Oct. 17, 2018

SFWMD Actions Based Off CISRERP's "Progress Towards Restoring the Everglades" Report

SFWMD Studying What Areas of Everglades
are Most Vulnerable to Ecological Harm
Agency Vulnerability Study mirrors recommendations made in latest independent scientific report calling for look at impact of sea level rise on Everglades restoration efforts
 
West Palm Beach, FL - The South Florida Water Management District (SFWMD) and its partner agencies in the Restoration, Coordination and Verification (RECOVER) working group focused on Everglades restoration are engaged in a study determining what areas of America's Everglades could be most vulnerable to environmental harm from factors like sea level rise in the future. This vulnerability study is one of several ways the District is assessing the impacts of sea level rise on all its core missions.
 
The Committee on Independent Scientific Review of Everglades Restoration Progress (CISRERP), an independent scientific body that offers input on projects that are part of the Comprehensive Everglades Restoration Plan (CERP), recently released its Seventh Biennial "Progress Towards Restoring the Everglades" Report. The scientists on the CISRERP panel applauded the ongoing investment in sound science by SFWMD that has led to dramatic improvements in water quality and Everglades restoration.
 
The CISRERP panel "noted that restoration is likely to create important benefits that increase the resilience of the ecosystem in the face of climate change" and also recommended assessing these benefits.
 
"This vulnerability study, which is underway, will provide key information for all future planning efforts related to restoration," said SFWMD Governing Board Chairman Federico Fernandez. "We are pleased that this independent scientific body has validated SFWMD's scientific work that forms the basis for our restoration efforts and look forward to obtaining the results of the study.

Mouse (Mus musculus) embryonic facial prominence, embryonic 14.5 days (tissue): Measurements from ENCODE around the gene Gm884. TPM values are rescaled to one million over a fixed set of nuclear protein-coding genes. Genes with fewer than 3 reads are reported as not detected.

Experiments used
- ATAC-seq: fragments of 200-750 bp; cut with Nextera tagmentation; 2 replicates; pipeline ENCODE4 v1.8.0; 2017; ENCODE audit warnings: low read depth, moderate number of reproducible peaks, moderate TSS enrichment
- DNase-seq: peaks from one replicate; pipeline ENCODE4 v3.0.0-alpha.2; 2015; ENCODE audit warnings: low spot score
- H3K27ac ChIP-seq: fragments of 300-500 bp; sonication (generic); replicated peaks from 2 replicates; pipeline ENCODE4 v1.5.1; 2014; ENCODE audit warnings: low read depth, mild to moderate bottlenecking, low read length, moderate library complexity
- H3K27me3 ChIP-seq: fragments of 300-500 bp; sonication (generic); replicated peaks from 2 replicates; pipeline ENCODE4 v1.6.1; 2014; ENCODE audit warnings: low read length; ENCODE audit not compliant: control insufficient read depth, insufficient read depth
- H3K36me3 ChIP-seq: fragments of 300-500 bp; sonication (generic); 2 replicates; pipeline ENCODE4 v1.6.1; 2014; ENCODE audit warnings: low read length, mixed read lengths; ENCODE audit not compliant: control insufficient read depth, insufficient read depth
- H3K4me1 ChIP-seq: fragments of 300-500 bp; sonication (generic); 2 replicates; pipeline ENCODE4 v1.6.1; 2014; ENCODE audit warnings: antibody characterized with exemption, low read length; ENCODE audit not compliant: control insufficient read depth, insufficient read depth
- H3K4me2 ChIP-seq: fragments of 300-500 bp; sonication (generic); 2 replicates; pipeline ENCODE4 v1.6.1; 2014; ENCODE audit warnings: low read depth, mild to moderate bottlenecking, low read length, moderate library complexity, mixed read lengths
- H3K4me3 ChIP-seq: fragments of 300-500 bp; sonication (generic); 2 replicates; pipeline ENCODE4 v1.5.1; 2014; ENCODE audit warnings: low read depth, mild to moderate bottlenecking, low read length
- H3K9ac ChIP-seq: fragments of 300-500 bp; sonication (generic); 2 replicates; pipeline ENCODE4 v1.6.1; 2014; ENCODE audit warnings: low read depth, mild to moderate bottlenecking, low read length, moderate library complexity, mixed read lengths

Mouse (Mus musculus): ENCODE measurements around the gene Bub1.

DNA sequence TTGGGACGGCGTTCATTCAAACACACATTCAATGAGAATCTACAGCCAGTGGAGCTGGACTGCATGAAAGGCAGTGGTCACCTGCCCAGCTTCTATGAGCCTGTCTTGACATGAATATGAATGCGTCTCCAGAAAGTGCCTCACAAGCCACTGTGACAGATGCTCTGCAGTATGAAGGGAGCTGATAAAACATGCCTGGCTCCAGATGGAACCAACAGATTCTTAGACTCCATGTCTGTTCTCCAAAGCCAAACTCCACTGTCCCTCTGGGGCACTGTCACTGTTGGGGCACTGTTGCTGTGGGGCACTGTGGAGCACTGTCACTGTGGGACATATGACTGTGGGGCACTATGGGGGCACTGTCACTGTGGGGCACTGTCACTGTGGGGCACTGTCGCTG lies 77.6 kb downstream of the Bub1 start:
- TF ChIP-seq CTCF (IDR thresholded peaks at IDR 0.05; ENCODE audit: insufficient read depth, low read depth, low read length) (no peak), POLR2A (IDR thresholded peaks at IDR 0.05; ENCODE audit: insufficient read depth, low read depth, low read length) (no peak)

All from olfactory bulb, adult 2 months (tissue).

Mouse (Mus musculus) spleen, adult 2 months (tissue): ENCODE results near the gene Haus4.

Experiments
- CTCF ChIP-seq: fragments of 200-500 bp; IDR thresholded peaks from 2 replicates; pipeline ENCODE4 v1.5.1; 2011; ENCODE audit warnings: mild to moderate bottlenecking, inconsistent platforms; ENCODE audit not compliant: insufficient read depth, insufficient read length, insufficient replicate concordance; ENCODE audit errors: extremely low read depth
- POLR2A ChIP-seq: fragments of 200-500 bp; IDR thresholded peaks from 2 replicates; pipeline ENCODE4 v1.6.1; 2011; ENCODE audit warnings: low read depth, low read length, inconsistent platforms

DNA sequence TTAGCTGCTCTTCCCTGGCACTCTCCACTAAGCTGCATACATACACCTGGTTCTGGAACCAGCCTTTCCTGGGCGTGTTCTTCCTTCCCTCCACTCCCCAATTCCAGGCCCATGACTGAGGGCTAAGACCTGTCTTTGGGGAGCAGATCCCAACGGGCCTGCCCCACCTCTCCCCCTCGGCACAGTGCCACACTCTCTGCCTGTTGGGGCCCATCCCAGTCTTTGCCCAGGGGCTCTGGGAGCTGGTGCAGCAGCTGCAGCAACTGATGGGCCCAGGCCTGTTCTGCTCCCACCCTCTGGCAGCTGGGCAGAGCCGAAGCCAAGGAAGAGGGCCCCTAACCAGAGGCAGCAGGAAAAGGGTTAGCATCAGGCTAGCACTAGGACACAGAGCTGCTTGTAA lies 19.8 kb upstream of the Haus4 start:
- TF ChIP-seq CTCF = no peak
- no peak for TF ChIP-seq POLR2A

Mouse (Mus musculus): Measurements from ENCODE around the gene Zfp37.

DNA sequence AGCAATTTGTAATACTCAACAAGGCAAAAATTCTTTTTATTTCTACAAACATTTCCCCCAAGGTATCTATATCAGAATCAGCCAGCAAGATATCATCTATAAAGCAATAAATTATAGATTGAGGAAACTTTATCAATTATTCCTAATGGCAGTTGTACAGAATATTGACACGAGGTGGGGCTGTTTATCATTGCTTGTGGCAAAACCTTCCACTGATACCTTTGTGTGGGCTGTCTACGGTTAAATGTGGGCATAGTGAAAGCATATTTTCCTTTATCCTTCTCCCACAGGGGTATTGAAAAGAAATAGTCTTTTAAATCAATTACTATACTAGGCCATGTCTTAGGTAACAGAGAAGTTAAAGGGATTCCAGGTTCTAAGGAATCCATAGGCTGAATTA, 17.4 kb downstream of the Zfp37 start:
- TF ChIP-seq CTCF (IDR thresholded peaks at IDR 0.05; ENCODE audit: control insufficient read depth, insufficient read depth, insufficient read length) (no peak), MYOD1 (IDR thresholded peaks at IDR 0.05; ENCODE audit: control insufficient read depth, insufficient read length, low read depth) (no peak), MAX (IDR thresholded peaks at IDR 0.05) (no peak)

The vulnerability study is being conducted by SFWMD staff in cooperation with the Everglades National Park  and U.S. Army Corps of Engineers. The vulnerability study will evaluate potential risks to the Everglades due to sea level rise, changing hydrologic patterns and more frequent extreme weather events, such as droughts or intense rainfall. Modeling and analysis will identify locations and animal species throughout the Everglades system that are the most vulnerable to harm and help recommend actions to combat these vulnerabilities.
 
For more updates on SFWMD's work:
Media Contact: 
Randy Smith |   rrsmith@sfwmd.gov    |  Cell: (561)-682-6197 | Cell: 561-389-3386
The South Florida Water Management District is a regional governmental agency that manages the water resources in the southern part of the state. It is the oldest and largest of the state's five water management districts. Our mission is to protect South Florida's water resources by balancing and improving flood control, water supply, water quality and natural systems.

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